Search Images Maps Play YouTube News Gmail Drive More »
Sign in
Screen reader users: click this link for accessible mode. Accessible mode has the same essential features but works better with your reader.

Patents

  1. Advanced Patent Search
Publication numberUS4539575 A
Publication typeGrant
Application numberUS 06/613,353
Publication dateSep 3, 1985
Filing dateMay 23, 1984
Priority dateJun 6, 1983
Fee statusPaid
Also published asDE3320441A1, EP0128456A2, EP0128456A3, EP0128456B1
Publication number06613353, 613353, US 4539575 A, US 4539575A, US-A-4539575, US4539575 A, US4539575A
InventorsKenth Nilsson
Original AssigneeSiemens Aktiengesellschaft
Export CitationBiBTeX, EndNote, RefMan
External Links: USPTO, USPTO Assignment, Espacenet
Recorder operating with liquid drops and comprising elongates piezoelectric transducers rigidly connected at both ends with a jet orifice plate
US 4539575 A
Abstract
In an illustrated transducer construction, electric potential changes applied to the transducer effect piezoelectric movement for causing recording fluid to be ejected through a jet orifice and applied on a recording carrier. In order to increase the maximum drop frequency and in order to improve the drop formation and drop speed, in accordance with the disclosure the linear distance of the connection points of the two ends of each transducer with the orifice plate is smaller than the length between the connection points as measured along the transducer. The transducers are thus mechanically prestressed to assume an arcuate configuration so that, in the rest state, recording fluid is disposed between the transducer and the plate. Given an electric driving pulse the transducers are shortened and conform with the plate in a planar fashion. Immediately after the excitation, each transducer returns to its arcuate initial configuration.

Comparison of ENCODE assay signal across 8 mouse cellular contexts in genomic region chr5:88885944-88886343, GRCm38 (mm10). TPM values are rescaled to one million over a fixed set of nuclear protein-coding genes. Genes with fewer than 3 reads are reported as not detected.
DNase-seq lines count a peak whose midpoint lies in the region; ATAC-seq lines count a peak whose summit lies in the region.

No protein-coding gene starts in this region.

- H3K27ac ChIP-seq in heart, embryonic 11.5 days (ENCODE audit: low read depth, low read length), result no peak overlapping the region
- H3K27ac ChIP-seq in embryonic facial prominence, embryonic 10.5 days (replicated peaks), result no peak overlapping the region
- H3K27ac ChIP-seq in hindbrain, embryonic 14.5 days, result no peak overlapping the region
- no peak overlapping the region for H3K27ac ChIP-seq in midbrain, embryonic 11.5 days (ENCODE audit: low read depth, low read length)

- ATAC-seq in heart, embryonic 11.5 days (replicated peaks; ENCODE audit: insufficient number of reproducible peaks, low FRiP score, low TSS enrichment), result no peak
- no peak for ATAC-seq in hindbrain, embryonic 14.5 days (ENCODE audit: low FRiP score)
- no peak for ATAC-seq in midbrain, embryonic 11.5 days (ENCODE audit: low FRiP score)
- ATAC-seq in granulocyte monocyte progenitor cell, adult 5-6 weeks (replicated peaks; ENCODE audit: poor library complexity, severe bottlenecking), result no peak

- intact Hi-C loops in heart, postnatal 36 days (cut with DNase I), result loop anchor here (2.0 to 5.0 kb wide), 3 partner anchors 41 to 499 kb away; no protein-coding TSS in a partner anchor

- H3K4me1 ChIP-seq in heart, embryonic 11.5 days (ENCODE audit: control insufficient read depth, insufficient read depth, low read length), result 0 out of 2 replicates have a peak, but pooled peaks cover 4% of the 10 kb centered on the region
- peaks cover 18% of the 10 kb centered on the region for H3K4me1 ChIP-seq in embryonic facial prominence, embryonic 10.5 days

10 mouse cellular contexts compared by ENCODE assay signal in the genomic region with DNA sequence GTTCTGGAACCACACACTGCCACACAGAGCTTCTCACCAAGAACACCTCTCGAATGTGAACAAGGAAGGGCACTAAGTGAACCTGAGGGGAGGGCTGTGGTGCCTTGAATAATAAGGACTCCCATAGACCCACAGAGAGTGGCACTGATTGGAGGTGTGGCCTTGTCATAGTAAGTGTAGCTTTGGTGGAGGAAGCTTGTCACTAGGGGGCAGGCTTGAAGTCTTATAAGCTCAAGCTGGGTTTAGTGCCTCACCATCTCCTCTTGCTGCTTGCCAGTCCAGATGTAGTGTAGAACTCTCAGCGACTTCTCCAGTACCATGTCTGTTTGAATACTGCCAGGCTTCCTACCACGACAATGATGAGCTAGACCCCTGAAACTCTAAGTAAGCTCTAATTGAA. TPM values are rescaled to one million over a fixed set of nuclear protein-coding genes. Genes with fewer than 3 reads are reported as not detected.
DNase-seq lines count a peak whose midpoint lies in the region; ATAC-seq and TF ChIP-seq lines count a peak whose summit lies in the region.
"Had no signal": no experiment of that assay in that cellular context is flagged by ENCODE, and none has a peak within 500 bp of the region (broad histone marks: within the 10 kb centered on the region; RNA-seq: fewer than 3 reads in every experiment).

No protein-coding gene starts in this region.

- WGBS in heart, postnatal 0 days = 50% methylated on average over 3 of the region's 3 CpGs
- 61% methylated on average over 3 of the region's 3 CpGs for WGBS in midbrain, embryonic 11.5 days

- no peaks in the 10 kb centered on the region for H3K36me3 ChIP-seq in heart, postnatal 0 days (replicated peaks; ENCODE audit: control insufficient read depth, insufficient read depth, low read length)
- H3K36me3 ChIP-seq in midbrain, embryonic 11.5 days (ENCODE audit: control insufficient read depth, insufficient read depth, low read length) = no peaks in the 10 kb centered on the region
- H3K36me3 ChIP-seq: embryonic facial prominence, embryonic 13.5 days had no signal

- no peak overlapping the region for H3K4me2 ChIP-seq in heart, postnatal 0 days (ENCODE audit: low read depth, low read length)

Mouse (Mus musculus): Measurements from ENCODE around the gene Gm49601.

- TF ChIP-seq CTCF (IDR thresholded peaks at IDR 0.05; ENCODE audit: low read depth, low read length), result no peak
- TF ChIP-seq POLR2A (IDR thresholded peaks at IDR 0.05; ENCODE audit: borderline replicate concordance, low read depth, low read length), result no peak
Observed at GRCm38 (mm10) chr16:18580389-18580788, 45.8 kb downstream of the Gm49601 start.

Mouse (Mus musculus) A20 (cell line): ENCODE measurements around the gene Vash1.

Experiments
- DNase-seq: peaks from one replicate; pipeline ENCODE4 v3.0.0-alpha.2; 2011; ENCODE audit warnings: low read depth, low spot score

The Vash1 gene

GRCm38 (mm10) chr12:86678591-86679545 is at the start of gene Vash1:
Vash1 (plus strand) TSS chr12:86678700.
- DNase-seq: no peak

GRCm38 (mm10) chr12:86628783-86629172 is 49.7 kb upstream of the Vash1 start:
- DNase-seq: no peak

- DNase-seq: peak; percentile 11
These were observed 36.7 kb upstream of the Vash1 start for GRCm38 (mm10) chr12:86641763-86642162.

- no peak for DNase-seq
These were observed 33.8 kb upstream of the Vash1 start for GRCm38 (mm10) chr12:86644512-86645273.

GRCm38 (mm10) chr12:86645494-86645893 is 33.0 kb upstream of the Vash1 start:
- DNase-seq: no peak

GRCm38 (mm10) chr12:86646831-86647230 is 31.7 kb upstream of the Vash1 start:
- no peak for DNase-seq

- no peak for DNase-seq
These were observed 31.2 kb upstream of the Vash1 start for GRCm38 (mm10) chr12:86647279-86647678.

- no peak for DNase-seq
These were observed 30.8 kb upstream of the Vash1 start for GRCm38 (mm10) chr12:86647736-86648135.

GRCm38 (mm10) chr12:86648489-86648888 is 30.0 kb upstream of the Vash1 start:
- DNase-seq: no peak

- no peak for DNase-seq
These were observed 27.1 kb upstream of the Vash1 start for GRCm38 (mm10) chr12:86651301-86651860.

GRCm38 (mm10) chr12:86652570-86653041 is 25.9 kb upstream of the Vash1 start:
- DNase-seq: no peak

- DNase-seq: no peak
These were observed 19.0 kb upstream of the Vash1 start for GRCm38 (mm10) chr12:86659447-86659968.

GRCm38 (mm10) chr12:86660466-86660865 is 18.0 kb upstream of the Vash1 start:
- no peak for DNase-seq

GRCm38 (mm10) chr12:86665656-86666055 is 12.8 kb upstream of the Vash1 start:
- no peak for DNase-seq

Images(1)
Previous page
Next page
Claims(7)
I claim as my invention:
1. A recorder operating with liquid drops for the purpose of recording analog curves, alphanumeric characters, and/or images, said recorder comprising a plate with a row of jet orifices for the purpose of recording individual points, elongated piezoelectric transducers being arranged over the inlet sides of the respective jet orifices, said transducers being disposed parallel to one another with their respective opposite ends being rigidly secured at respective connection points with the plate, said transducers each being constructed such that an intermediate deflection zone thereof can be deflected as a result of electrically produced piezoelectric movement, to eject recording fluid through a respective associated jet orifice for application to a recording medium arranged at the discharge side of the jet orifices, the linear distance between the connection points at the respective ends of each transducer being less than the length along the transducer between said connection points.
2. A recorder according to claim 1, characterized in that the transducers are formed of a laminate of a layer of piezoceramic material and a metal layer, the metal layer facing the plate with the jet orifices therein.
3. A recorder according to claim 2, characterized in that the thickness of the metal layer is smaller than that of the layer of piezoceramic material.
4. A recorder according to claim 2, characterized in that the metal layer has extensions at both ends extending beyond the piezoceramic material, and the tranducer being rigidly connected with the plate at said extensions thereof.
5. A method for connecting elongated piezoelectric transducers with a jet plate, said method producing an elongated transducer construction such that an intermediate deflection zone can be driven toward the jet plate as a result of electrically produced piezoelectric movement to eject recording fluid through a respective associated jet orifice for application to a recording medium, said method comprising placing a spacer element over a row of jet orifices in the jet plate, curving the elongated transducers over the spacer element, connecting the ends of the transducers to the jet plate at respective connection points having a linear separation less than the distance between said connection points as measured along the transducer, and removing the spacer element.
6. A method according to claim 5, characterized in that a stiff filament or wire is employed as the spacing element.
7. A method according to claim 5, characterized in that the transducer ends are connected with the plate through welding.
Description
BACKGROUND OF THE INVENTION